The 300 miles covered in two days and the incessant manœuvres have finally opened a relatively typical summer window across the North Atlantic: the Azores High with its glorious sunshine and its E’ly winds, which all the holidaymakers were expecting in August, is finally climbing across Europe! And the lows, synonymous with W’ly winds and rains are blocked faraway to the west or towards the north of the Atlantic. In short, a calamity for us who would prefer, nothing against those of you on land, that the rain watered the gardens and that the leaves were filling the gutters! And to hell with the E’ly winds!
As a result our climb northwards promises to be a laborious one, even though a small stormy low which is circulating around Madeira is likely to give us a bit of a boost for two or three days.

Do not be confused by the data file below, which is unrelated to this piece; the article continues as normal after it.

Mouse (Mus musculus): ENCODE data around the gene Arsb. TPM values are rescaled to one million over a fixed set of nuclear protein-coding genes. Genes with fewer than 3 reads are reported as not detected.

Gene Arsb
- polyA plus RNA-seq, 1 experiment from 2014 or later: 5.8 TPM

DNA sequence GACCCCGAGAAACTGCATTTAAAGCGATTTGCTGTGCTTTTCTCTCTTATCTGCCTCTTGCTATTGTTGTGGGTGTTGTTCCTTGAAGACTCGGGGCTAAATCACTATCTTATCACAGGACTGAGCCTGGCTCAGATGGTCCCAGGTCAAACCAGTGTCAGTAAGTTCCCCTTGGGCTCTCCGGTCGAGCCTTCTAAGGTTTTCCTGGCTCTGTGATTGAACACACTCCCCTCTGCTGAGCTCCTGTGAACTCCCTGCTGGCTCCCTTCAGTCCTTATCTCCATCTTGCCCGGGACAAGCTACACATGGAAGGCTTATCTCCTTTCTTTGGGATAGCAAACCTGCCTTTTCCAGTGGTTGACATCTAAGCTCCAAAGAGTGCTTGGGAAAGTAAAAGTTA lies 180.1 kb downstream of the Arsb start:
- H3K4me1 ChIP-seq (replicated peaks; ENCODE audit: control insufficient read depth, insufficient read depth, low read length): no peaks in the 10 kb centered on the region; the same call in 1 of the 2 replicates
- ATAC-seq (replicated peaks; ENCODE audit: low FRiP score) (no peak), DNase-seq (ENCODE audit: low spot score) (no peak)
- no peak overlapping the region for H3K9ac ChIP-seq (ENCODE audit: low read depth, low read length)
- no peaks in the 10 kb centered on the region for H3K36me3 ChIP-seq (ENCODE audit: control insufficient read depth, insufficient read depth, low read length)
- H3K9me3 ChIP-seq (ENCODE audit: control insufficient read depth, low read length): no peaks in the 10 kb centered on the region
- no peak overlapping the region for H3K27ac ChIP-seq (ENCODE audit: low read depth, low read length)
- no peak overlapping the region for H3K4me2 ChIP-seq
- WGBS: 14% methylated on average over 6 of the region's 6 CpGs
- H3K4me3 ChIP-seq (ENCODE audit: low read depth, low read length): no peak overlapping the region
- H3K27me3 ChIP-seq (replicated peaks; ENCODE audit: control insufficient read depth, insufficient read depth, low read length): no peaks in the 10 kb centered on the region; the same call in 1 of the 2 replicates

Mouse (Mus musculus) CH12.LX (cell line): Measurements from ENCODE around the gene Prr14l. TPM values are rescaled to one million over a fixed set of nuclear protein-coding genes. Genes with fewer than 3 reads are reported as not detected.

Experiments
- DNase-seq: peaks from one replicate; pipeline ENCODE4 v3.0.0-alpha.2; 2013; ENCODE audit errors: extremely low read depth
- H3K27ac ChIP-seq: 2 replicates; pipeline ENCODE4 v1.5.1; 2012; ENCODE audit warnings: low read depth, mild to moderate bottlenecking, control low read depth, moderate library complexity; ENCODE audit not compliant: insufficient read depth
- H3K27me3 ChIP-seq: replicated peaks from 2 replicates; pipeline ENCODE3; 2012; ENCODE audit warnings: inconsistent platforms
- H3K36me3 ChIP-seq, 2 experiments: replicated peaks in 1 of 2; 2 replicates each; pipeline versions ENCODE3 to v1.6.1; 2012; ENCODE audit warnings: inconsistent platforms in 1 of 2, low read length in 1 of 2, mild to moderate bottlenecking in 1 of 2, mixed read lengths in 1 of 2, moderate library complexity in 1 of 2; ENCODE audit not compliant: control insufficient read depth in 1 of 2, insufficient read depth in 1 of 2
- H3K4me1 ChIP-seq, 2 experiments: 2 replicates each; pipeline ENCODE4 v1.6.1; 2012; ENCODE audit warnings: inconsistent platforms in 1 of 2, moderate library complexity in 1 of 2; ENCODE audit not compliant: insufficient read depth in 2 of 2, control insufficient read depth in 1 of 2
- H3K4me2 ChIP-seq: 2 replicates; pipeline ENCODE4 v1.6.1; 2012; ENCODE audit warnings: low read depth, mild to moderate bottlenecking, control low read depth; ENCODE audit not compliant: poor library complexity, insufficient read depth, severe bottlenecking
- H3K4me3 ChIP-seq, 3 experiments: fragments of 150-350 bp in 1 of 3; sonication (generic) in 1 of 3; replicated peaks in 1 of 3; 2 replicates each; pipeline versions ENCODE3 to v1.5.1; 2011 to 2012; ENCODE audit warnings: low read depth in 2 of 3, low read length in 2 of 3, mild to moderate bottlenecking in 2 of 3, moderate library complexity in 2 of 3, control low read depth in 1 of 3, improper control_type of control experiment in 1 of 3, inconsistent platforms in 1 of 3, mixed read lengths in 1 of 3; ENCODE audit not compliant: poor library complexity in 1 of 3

Even though it’s out of the question to ease off the pace so close to the goal, the crew, despite being used to these games of chance, is grumbling in the companionways and insulting the heavens, before they have to swallow this 5,000 kilometre upwind climb imposed on them.
All of a sudden, any discomforts and irritations are exacerbated. The bunks are beginning to hop and the gnawing dampness is back. The freeze-dried meals are showing clear signs of reaching their limits too.
The stocks of clean clothes are exhausted. There is virtually nothing left to put on the slices of bread and the three remaining pots of jam aren’t going to last until the first breakfast awaiting us in London. In short, every detail has an impact and you really get the sensation, at times, that it would take just one trifling matter for this fabulous human machine that is a crew, to go off the rails.
Each of us is making an effort though. Léo has hunted down an unlikely batch of little slices of toasted bread from the dark corners of his storeroom. Lionel is making us laugh by rigging up a fishing line in a bid to make life a little less ordinary… The books are changing hands. We talk of friends and, it’s hard to believe, but you forget the 2,400 slow, wet miles left to go.
We’re going to keep driving forward with a kind thought to you landl